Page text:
Again, like Geelong, they were very convincing in the first week of finals.  The pattern continues with a struggling win over Adelaide when they looked to be dominating and about to draw away at any stage.  But the Hawks wasted chances and the Crows kept coming.

But here is one interesting difference:  the Hawks looked more happy with their win that did the Cats in the 2007 prelim.  This may be a sign that the technical link to Geelong 2007 is weak.  Or it is possible that the Hawks had bitter memories of their narrow 2011 prelim loss.  Two in a row would have been too much to take!

The opposition in 2012 (Sydney) are also much better placed than Port Adelaide were in 2007.  Back then, Port was 3 wins and 39 percent behind Geelong at the start of the finals.  And they were lucky to beat an injury riddled Eagles in week 1 of the finals.

The Swans finished 1 win and 14 percent behind the Hawks this year.

If the technical lead is correct, it could equate to a big win for Hawthorn – but not in the vicinity of 119 points (the AFL forbid!).

Another similar prelim final win to compare was Essendon in 2001.  They fell over the line against Hawthorn.  Hawks fans still blame number 32 for this loss (ask a Hawthorn fan who saw the game if you don’t know what this means).  The Dons were far from impressive as the hot favourites.

Then they went into the 2001 grand final as favourites but were overrun by the Lions.  But note that the Dons were BIG winners in the 200 grand final.  This may be a better explanation for their grand final fade-out.  But it does cast some doubt, technically speaking, on Hawthorn.  It may indicate a growing injury list.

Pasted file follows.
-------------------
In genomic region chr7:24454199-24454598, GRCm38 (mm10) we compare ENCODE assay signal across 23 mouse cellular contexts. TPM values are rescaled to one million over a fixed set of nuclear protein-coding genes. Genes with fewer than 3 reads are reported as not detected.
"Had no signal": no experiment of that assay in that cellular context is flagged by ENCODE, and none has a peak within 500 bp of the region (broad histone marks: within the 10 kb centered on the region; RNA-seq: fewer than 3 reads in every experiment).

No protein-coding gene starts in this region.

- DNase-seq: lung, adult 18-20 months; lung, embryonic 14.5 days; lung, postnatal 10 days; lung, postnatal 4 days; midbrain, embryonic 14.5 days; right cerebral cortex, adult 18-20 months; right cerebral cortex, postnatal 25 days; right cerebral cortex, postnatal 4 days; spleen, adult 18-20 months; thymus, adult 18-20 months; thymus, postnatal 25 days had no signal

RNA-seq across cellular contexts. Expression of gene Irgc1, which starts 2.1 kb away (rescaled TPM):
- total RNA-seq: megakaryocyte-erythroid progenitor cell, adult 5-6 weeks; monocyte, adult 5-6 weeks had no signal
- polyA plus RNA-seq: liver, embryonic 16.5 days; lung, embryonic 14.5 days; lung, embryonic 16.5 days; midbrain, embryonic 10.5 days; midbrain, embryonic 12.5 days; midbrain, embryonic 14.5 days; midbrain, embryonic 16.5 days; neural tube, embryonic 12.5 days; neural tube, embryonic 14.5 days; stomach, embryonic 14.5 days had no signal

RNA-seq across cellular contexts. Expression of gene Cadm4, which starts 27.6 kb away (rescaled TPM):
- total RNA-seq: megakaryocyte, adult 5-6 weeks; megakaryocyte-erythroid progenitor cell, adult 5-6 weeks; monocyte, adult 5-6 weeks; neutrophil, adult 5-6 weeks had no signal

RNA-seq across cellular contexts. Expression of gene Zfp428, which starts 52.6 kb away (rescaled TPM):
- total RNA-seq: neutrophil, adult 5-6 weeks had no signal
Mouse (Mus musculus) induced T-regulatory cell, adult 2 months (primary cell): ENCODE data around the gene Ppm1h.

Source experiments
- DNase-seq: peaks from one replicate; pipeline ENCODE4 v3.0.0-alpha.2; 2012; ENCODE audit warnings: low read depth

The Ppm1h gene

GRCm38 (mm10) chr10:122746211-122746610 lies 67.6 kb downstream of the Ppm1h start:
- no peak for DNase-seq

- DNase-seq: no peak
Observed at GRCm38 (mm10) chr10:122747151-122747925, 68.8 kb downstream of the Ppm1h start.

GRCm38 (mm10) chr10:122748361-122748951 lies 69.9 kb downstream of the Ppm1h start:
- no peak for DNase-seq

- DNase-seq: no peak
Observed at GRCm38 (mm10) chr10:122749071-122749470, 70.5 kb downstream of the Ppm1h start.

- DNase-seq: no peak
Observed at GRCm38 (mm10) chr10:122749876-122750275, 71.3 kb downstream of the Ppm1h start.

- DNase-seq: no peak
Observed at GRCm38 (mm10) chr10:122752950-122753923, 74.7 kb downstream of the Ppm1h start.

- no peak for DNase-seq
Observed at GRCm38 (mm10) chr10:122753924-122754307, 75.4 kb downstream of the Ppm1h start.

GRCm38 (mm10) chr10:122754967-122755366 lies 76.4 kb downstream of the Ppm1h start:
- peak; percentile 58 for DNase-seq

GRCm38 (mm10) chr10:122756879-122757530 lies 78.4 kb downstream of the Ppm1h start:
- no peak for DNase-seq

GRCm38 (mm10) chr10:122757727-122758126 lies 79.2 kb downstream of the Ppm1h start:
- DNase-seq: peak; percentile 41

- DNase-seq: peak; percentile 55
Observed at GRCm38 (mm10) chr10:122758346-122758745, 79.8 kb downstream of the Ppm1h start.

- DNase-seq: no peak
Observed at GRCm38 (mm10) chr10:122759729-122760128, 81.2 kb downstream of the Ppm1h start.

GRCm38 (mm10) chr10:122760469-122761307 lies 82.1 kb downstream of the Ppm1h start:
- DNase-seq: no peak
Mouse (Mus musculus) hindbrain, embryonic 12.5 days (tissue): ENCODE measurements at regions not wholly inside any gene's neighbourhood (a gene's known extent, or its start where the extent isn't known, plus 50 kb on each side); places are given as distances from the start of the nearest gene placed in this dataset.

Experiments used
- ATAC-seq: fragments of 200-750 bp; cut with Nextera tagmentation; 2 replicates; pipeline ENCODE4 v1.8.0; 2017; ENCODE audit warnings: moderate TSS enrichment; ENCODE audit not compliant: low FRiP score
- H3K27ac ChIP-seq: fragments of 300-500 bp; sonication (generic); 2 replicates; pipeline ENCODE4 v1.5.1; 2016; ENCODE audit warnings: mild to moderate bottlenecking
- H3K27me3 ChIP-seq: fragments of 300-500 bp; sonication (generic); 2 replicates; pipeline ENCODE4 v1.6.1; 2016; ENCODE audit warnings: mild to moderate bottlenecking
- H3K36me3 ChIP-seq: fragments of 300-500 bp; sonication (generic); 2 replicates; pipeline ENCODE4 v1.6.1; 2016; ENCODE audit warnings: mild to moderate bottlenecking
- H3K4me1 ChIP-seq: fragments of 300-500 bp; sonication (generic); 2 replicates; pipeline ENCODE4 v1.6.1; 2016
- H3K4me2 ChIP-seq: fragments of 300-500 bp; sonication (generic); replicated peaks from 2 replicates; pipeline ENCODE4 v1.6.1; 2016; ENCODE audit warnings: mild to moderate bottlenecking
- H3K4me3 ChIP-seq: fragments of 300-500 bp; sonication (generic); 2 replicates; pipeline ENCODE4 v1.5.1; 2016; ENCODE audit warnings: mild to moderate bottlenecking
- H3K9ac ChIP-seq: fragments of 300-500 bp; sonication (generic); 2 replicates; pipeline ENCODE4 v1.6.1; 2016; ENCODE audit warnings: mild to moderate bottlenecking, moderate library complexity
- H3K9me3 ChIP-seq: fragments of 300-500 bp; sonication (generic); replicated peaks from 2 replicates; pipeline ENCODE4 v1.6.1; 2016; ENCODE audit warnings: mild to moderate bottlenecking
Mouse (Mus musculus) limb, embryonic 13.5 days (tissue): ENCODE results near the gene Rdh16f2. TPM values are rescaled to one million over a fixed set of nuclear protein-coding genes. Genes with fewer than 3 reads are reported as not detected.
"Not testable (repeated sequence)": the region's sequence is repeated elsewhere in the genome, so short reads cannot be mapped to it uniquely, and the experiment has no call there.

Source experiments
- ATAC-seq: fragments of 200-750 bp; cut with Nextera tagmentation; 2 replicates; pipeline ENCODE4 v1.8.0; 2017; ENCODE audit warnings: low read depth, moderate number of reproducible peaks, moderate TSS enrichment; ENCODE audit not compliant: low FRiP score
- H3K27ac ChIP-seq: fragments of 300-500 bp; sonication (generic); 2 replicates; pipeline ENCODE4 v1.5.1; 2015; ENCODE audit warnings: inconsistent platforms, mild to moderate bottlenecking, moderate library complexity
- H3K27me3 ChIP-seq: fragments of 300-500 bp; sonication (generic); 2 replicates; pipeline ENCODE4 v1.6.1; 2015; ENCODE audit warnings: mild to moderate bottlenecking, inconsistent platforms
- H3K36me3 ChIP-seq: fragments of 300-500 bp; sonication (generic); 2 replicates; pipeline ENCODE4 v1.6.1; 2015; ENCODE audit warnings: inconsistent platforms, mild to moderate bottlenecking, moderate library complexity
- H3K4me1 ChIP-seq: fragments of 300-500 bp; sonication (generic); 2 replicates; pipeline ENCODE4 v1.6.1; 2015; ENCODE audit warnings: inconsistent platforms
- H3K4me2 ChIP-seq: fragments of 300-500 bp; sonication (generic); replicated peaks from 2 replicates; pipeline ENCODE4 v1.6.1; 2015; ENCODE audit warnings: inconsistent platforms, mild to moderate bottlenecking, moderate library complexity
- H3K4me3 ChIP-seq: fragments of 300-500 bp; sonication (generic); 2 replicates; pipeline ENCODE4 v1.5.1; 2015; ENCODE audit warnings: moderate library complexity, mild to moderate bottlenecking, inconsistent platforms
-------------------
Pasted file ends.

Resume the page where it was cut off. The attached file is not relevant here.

Geelong had the rest in week 2 of the finals series in 2007.  This was the first time they had won this right since the final 8 came into being.  The Hawks, however, have earned the week off in 2008.  So they should have been more “prepared” for the match versus Adelaide that the Cats were in the 2007 prelim against the Pies.

While the Hawks’ drop off is a concern, there are a number of issues the Swans have to deal with.  They also tended to get scored against late in quarters when playing Collingwood last weekend.  It is not a good sign.  Many teams that “ease off” late in a finals game which is in the bag can do poorly the following week.  And, of course, the Swans blew a big lead when they lost to the Hawks at the SCG in round 22.

Then there is the MCG issue.  To be fair to Sydney, they have only played there once in 2012 for a loss to Richmond when Mumford was out injured and Pyke had not been unleashed.  Seaby and White played that day.  The Swans last win was back in 2009 when they thumped the Tigers by 55 points.

In 2010, they lost 4 from 4 (3 by under a kick).

2011 saw them draw 1 and lose 2 (the latter loss in week 2 of the finals to Hawthorn).  So it is a concern, but not a show-stopper.

In summary, the sad news is that the technical charts do not give a clear direction for this year’s grand final (unlike in 2011 where the Cats had everything aligned for them!).  I will sit back and watch it without any expectations, except that anything could happen.